Few Questions on Synthetics

ALS

Messages
1,863
Location
Pittsburgh
Sorry for being wordy but I wanted you to know all the specifics that would help. When I comes to oil my knowledge is very minimal other than pour it in up to the line on the stick and change it every 3000 miles. As many have read I'm getting a new engine next week and planning on using synthetics. FYI It is a 2.3 liter 4 cylinder Turbo, Iron Block single over head cam mounted in an aluminum head. Here is what is going on, the owners manual says use 10W30 and change every 5000 miles. OK, since I'm going to a synthetic it will not cost any more than the 3000 mile oil changes that I was doing with the dino. Now the questions, I understand from the dealer that Volvo doesn't recommend the original 600 to 1200 break-in mile oil change any more but continue on to 5000 miles. Any thoughts on a better way? Should I start with a good dino or a synthetic for the break-in? What is a good break-in procedure with synthetic oil and Volvo's excellent Mann oil filter? Which oil is the better way to go? Which base and why you think it is best. The car is primary used for work which is three miles each way. Most of the time the oil temperature gauge doesn't move off the cold side post(120 degrees)when going to and from work. Water temp gets to operating temp about half way through the trip. This is the way the car is driven 4 or 5 days a week. The stainless steel dip stick gets rusty at the handle end. When the oil does get up to temp it does not get above 180 degrees and normal has been in the 170 range with the factory oil cooler. The only time I saw it hit 200 was when I was in bumper to bumper traffic and 95 plus degrees temperature with the AC on in south Florida in the August. I hope I gave you enough info to get a good idea which oil to go with.
 
Messages
6,388
Location
Washington St.
For the break-in period, I prefer a good conventional oil with two or three short-interval oil changes. Any manufacturing debris or metal break-in particles will be flushed out with this cheap oil. Then start with the expensive synthetic. As for the choice of oils, If you'd care to mail-order, I don't think that you can beat the combination of price and engine protection of Schaeffer's synthetic blend oil. Ken
 
I just want to add to Ken2's advise. He said to use a good quality conventional oil and then said about draining any particles out with the cheap oil. I'll agree with the quality conventional oil, but forget the word cheap. The is a very critical time in the engines life and the need for a high quality oil is now more than later. It may seem like a waste to drain an expensive oil after only a short 500 miles or less, but you have to consider what the engine is going through at this point. It has all new parts that aren't mated to each other. This means many "hills and valleys" which create heat. The oil is the difference between a proper break-in and damage. Think of what all that heat will do to a cheap oil, not to mention a lack of detergents in cheap oils. Do you want sludge in your new engine? I see people do this with motorcycles all of the time. They'll buy the cheapest oil they can find for a rebuilt engine because they're gonna drain it out in 100 - 500 miles. Glad it's not my engine.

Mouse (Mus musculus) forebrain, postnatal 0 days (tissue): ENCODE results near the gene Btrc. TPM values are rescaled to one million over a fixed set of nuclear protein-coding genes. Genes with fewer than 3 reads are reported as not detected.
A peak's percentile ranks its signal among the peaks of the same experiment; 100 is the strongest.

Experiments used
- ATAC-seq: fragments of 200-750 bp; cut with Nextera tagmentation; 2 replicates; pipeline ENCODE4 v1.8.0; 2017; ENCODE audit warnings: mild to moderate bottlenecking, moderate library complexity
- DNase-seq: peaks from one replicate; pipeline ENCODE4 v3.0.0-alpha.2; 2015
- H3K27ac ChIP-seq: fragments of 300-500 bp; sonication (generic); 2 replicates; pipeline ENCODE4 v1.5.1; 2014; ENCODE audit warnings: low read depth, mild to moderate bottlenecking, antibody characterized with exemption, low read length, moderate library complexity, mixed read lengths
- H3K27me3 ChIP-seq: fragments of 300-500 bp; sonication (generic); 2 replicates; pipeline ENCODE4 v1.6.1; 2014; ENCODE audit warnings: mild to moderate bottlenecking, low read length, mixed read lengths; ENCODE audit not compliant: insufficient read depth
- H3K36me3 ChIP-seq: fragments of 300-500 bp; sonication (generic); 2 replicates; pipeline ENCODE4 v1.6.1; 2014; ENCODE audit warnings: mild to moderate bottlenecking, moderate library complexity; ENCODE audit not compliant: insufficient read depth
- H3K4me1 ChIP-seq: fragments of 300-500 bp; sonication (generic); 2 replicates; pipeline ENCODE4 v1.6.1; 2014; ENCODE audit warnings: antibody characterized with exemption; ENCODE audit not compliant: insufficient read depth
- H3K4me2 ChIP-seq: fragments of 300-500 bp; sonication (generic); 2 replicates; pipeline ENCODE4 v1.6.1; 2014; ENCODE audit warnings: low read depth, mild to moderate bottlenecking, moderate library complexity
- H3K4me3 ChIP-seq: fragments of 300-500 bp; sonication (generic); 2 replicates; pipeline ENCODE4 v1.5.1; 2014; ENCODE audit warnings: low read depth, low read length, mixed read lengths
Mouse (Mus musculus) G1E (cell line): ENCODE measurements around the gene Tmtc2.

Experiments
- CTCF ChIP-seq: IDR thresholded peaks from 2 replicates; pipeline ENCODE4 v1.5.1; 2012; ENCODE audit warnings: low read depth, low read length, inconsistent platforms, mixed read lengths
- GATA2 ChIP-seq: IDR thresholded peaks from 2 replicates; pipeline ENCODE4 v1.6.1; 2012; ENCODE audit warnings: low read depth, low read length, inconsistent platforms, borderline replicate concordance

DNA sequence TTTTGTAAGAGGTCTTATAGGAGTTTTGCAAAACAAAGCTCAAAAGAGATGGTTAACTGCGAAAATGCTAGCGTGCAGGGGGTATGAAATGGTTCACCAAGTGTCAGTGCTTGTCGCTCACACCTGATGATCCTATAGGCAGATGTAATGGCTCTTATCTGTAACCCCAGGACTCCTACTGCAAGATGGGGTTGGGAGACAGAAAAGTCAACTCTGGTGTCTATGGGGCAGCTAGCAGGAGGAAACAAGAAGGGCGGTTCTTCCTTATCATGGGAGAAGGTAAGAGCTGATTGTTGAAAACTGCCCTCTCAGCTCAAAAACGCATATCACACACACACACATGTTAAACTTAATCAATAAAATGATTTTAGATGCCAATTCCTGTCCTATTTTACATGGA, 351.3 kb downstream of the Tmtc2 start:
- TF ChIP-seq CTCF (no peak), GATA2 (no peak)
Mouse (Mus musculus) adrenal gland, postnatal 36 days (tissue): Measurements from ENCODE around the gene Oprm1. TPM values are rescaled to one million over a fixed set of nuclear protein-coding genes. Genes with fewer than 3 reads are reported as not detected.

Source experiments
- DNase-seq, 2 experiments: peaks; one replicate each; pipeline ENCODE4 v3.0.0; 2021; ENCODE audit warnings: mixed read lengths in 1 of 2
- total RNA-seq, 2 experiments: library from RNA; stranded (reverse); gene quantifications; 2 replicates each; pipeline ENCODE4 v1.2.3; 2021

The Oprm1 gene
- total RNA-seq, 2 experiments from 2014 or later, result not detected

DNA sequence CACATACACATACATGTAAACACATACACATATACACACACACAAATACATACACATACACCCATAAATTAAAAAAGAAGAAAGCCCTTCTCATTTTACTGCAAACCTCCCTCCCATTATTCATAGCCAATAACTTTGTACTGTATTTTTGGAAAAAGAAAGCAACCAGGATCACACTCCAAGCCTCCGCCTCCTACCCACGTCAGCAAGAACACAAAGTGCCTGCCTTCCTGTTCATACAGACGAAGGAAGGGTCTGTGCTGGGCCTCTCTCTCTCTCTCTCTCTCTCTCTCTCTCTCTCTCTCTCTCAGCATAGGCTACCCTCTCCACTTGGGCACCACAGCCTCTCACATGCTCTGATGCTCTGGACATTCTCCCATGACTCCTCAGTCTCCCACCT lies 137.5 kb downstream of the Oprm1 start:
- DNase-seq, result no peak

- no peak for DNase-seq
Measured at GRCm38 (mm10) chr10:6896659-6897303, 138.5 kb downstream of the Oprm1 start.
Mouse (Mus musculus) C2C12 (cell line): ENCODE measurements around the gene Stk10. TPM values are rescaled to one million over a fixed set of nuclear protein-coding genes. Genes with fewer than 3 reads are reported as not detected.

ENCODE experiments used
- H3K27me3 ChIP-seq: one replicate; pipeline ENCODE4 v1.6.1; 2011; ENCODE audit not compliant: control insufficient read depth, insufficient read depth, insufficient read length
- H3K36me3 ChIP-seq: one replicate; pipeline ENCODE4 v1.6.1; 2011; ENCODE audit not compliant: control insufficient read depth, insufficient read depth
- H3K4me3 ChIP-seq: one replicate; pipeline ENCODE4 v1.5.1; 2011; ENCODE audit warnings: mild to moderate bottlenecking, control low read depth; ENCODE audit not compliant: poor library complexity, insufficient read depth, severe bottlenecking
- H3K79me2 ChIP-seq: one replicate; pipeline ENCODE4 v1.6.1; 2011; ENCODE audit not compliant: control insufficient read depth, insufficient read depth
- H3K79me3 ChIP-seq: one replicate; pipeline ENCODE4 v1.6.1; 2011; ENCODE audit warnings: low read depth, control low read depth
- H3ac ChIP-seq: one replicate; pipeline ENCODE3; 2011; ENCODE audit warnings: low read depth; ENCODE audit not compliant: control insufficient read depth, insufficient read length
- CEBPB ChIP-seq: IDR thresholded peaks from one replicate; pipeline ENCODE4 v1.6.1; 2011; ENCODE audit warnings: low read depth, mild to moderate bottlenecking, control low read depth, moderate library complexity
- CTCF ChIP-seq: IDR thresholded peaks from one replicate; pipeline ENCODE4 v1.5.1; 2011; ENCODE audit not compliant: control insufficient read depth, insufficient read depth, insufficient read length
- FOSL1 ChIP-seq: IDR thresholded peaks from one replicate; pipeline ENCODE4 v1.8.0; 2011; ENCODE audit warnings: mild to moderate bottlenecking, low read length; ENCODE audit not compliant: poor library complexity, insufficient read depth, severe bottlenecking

Messages
79
Location
Mi
CONVENTIONAL OIL? CASTROL GTX 10/30 When I bought new cars in the past, when I could afford it. I always dumped the dealer oil at 500 miles. Then used GTX for another 1,500 and dumped again. Then went on a normal schedual
 
Messages
372
Location
Rancho Cucamonga, CA
quote:
Originally posted by medic: I just want to add to Ken2's advise. He said to use a good quality conventional oil and then said about draining any particles out with the cheap oil. I'll agree with the quality conventional oil, but forget the word cheap. The is a very critical time in the engines life and the need for a high quality oil is now more than later. It may seem like a waste to drain an expensive oil after only a short 500 miles or less, but you have to consider what the engine is going through at this point. It has all new parts that aren't mated to each other. This means many "hills and valleys" which create heat. The oil is the difference between a proper break-in and damage. Think of what all that heat will do to a cheap oil, not to mention a lack of detergents in cheap oils. Do you want sludge in your new engine? I see people do this with motorcycles all of the time. They'll buy the cheapest oil they can find for a rebuilt engine because they're gonna drain it out in 100 - 500 miles. Glad it's not my engine.
I understood "cheap" to be "namebrand conventional oil that costs very little at Walmart." [Wink] I've seen lots of good UOA for oils that fit this description and I see no reason why they can't be used for short drain intervals.
 
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